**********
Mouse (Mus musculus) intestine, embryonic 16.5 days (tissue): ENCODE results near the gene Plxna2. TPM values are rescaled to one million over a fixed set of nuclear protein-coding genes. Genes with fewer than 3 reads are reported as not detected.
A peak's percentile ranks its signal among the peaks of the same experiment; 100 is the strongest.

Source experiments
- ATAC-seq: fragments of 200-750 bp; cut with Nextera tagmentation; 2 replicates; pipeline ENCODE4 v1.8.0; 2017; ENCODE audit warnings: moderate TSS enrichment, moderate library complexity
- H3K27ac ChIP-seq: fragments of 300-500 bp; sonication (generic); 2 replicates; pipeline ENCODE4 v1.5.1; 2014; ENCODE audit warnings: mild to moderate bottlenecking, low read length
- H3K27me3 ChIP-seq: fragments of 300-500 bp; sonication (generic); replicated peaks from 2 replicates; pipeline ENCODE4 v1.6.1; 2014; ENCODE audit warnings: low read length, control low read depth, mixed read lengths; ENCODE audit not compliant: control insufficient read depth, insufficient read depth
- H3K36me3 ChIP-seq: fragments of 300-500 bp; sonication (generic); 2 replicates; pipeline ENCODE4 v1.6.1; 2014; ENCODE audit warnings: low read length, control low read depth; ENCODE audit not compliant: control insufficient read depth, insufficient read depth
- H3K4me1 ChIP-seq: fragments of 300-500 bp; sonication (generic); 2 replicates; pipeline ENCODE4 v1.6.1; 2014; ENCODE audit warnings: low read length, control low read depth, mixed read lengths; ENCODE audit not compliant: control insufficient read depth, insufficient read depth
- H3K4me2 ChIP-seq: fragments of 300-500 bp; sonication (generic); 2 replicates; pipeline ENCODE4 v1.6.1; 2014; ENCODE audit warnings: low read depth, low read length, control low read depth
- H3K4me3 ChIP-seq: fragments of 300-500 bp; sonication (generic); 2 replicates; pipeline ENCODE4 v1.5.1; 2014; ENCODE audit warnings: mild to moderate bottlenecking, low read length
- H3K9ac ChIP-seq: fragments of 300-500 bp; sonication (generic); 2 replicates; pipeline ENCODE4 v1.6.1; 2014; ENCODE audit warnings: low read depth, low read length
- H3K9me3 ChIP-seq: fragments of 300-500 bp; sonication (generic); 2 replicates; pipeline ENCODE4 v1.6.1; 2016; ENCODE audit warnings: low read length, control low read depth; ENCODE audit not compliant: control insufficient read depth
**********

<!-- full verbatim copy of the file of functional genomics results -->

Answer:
Mouse (Mus musculus) intestine, embryonic 16.5 days (tissue): ENCODE results near the gene Plxna2. TPM values are rescaled to one million over a fixed set of nuclear protein-coding genes. Genes with fewer than 3 reads are reported as not detected.
A peak's percentile ranks its signal among the peaks of the same experiment; 100 is the strongest.

Source experiments
- ATAC-seq: fragments of 200-750 bp; cut with Nextera tagmentation; 2 replicates; pipeline ENCODE4 v1.8.0; 2017; ENCODE audit warnings: moderate TSS enrichment, moderate library complexity
- H3K27ac ChIP-seq: fragments of 300-500 bp; sonication (generic); 2 replicates; pipeline ENCODE4 v1.5.1; 2014; ENCODE audit warnings: mild to moderate bottlenecking, low read length
- H3K27me3 ChIP-seq: fragments of 300-500 bp; sonication (generic); replicated peaks from 2 replicates; pipeline ENCODE4 v1.6.1; 2014; ENCODE audit warnings: low read length, control low read depth, mixed read lengths; ENCODE audit not compliant: control insufficient read depth, insufficient read depth
- H3K36me3 ChIP-seq: fragments of 300-500 bp; sonication (generic); 2 replicates; pipeline ENCODE4 v1.6.1; 2014; ENCODE audit warnings: low read length, control low read depth; ENCODE audit not compliant: control insufficient read depth, insufficient read depth
- H3K4me1 ChIP-seq: fragments of 300-500 bp; sonication (generic); 2 replicates; pipeline ENCODE4 v1.6.1; 2014; ENCODE audit warnings: low read length, control low read depth, mixed read lengths; ENCODE audit not compliant: control insufficient read depth, insufficient read depth
- H3K4me2 ChIP-seq: fragments of 300-500 bp; sonication (generic); 2 replicates; pipeline ENCODE4 v1.6.1; 2014; ENCODE audit warnings: low read depth, low read length, control low read depth
- H3K4me3 ChIP-seq: fragments of 300-500 bp; sonication (generic); 2 replicates; pipeline ENCODE4 v1.5.1; 2014; ENCODE audit warnings: mild to moderate bottlenecking, low read length
- H3K9ac ChIP-seq: fragments of 300-500 bp; sonication (generic); 2 replicates; pipeline ENCODE4 v1.6.1; 2014; ENCODE audit warnings: low read depth, low read length
- H3K9me3 ChIP-seq: fragments of 300-500 bp; sonication (generic); 2 replicates; pipeline ENCODE4 v1.6.1; 2016; ENCODE audit warnings: low read length, control low read depth; ENCODE audit not compliant: control insufficient read depth